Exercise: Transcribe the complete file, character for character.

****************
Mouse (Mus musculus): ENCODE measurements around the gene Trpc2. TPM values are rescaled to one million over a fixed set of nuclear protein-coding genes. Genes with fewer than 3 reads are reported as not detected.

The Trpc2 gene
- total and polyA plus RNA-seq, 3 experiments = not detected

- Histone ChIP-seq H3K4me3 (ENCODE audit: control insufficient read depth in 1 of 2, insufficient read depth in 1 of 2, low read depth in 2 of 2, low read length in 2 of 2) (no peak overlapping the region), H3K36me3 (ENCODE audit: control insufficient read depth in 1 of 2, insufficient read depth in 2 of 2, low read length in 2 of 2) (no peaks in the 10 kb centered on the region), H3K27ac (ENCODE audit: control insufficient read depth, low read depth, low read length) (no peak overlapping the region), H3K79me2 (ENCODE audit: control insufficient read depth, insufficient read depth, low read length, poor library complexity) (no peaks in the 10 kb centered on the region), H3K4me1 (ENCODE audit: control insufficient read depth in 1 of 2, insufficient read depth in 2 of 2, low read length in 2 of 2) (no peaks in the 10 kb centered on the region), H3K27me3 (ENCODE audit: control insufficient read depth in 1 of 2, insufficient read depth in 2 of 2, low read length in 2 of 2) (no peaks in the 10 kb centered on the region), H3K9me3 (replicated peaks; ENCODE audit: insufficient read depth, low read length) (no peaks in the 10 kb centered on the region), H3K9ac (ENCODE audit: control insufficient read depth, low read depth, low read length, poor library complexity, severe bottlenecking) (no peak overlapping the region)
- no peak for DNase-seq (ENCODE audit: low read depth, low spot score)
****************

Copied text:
Mouse (Mus musculus): ENCODE measurements around the gene Trpc2. TPM values are rescaled to one million over a fixed set of nuclear protein-coding genes. Genes with fewer than 3 reads are reported as not detected.

The Trpc2 gene
- total and polyA plus RNA-seq, 3 experiments = not detected

- Histone ChIP-seq H3K4me3 (ENCODE audit: control insufficient read depth in 1 of 2, insufficient read depth in 1 of 2, low read depth in 2 of 2, low read length in 2 of 2) (no peak overlapping the region), H3K36me3 (ENCODE audit: control insufficient read depth in 1 of 2, insufficient read depth in 2 of 2, low read length in 2 of 2) (no peaks in the 10 kb centered on the region), H3K27ac (ENCODE audit: control insufficient read depth, low read depth, low read length) (no peak overlapping the region), H3K79me2 (ENCODE audit: control insufficient read depth, insufficient read depth, low read length, poor library complexity) (no peaks in the 10 kb centered on the region), H3K4me1 (ENCODE audit: control insufficient read depth in 1 of 2, insufficient read depth in 2 of 2, low read length in 2 of 2) (no peaks in the 10 kb centered on the region), H3K27me3 (ENCODE audit: control insufficient read depth in 1 of 2, insufficient read depth in 2 of 2, low read length in 2 of 2) (no peaks in the 10 kb centered on the region), H3K9me3 (replicated peaks; ENCODE audit: insufficient read depth, low read length) (no peaks in the 10 kb centered on the region), H3K9ac (ENCODE audit: control insufficient read depth, low read depth, low read length, poor library complexity, severe bottlenecking) (no peak overlapping the region)
- no peak for DNase-seq (ENCODE audit: low read depth, low spot score)